The eulogy was perfect... delivered by Don and Greg which is full of laughs and stories.  When Greg looks back and makes the comment that "as he looks to his son (Rory) and his piping friends he knows that a piece of Al will continue on."  That, albeit poetic, just hurts.  He's really gone.

Eric gives a great poem, and he nearly doesn't make it through... I really would like to find it for you... it was beautiful.  About a piper who loves to play, and eventually closes the box, but passes them on to younger blood etc... just ... I'm not doing it justice.  It's amazing.

Then it's Peter's turn, and you can tell he's nervous.  Not just because he despises public speaking, but you can tell that this has affected him greatly.

He recalls 3 lessons from his dad:  Don't play poker (if you want to keep your money); If you can't have a laugh, you're doing something wrong; and to always give credit where credit is due and give thanks... at whic point he thanks everyone for coming, and the individuals involved and then breaks up as he thanks Al for being a great dad.  Absolutely touching.

The hardest part is now at hand, as Rory and I go to the front and play for the band to form an honour guard for the family.  Sadly we play "Big Don Macdonald", which was written by Al.  We play out the church and continue on with Frank Thompason and Glasgow Week as our band members file out for the honour guard on either side.  Now we play as the family walks past and we have a tough time keeping time or remembering parts, but it wasn't too noticeable.

The odd person here and there in the crowd sparks a memory of Al, or remembering what we heard inside causes another wracking of grief to hit me and we almost stumble.  In fact there is one part that we both screw up so badly that Rory stops and I just fumble to a point and play.  Again, hopefully nobody noticed.  But we know Al did... I think he'd understand.

Now he's at rest.  My mom said to me before I went to the funeral that what we were doing was giving him our last gift, and we do it proudly ... and I don't know if that helped.  That whole finality of it.  But it's done, and I'm trying to put the whole thing behind me; the grief that is.  I need to come to terms with it, and know that he wouldn't want me blubbering about it after it's over.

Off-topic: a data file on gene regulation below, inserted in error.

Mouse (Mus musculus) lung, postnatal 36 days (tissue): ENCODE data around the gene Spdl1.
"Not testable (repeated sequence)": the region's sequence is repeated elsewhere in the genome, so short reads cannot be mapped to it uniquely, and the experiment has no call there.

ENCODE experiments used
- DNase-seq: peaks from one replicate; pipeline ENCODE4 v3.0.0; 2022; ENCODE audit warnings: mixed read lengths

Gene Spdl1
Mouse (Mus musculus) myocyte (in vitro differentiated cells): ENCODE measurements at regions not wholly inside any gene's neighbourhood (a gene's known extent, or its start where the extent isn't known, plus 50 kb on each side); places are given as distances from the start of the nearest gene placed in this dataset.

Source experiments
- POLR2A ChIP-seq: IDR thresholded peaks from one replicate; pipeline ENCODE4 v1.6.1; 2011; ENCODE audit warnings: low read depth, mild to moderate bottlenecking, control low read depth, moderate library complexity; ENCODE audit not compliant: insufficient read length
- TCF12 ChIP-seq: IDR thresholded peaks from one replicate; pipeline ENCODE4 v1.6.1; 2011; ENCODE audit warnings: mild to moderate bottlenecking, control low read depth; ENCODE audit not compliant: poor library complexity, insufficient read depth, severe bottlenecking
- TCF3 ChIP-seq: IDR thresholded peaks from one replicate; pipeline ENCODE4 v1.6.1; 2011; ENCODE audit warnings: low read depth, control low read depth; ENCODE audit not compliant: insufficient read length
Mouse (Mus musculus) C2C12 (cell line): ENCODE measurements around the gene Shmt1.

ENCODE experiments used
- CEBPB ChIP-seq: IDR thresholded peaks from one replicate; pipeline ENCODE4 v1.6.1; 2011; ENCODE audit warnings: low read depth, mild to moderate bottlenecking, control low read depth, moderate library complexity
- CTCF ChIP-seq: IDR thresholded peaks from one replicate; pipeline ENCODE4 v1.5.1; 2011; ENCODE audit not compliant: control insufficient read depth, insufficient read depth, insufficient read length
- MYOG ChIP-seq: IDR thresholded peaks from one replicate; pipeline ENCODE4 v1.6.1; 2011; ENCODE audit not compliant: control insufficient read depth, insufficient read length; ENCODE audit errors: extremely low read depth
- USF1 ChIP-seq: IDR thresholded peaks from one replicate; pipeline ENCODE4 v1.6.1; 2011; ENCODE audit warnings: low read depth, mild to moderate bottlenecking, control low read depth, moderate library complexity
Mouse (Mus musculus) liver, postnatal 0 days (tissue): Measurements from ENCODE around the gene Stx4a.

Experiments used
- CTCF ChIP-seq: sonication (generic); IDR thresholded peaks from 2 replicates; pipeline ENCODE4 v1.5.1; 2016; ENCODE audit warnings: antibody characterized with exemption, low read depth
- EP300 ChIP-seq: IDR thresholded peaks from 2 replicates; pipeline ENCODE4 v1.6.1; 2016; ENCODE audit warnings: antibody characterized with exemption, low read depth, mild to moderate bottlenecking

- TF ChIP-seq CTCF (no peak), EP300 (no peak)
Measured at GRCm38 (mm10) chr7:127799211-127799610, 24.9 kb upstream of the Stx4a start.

Thanks to all of you who have helped support me and tolerated my behaviour over the past week.  I can imagine to those of you who stumble onto this site at some point ... don't know who you would be, because I don't think anybody reads this... please excuse the rambling-ness of it all.  We all know I'm not a writer; but this has helped somewhat to overcome my own depression of Al's passing, and in that vein I just wrote without real thought or laid out plan.  Hopefully it's not too unreadable.

My final thoughts... in life, we get the great opportunity to love many people, and hopefully be loved back. Often these connections are bred in the bone and we have no choice on who that connection is with.  Your parents, siblings, other relatives.  You have to love them.  That's not an option (often).  By simple chance you are bound to that person and as such love them.  Then there are the people like Al.  Who I wonder if I'll ever get the chance to meet another like him.  Influential in every sense.  I loved him as I would a father, and more; because he truly earned it.  May whatever I gleaned from him in that time stay with me, and grow and hopefully have the same ability to pass on to others as he did to me... and not just in terms of piping, but of dignity, and respect; responsibility and loyalty.  We are truly lessened with the loss of him.

Obituary from the Chronicle Journal:  March 16, 2012
Alister Richmond Macdonald, R.I.P. (Dec 22 1932 - Mar 13 2012)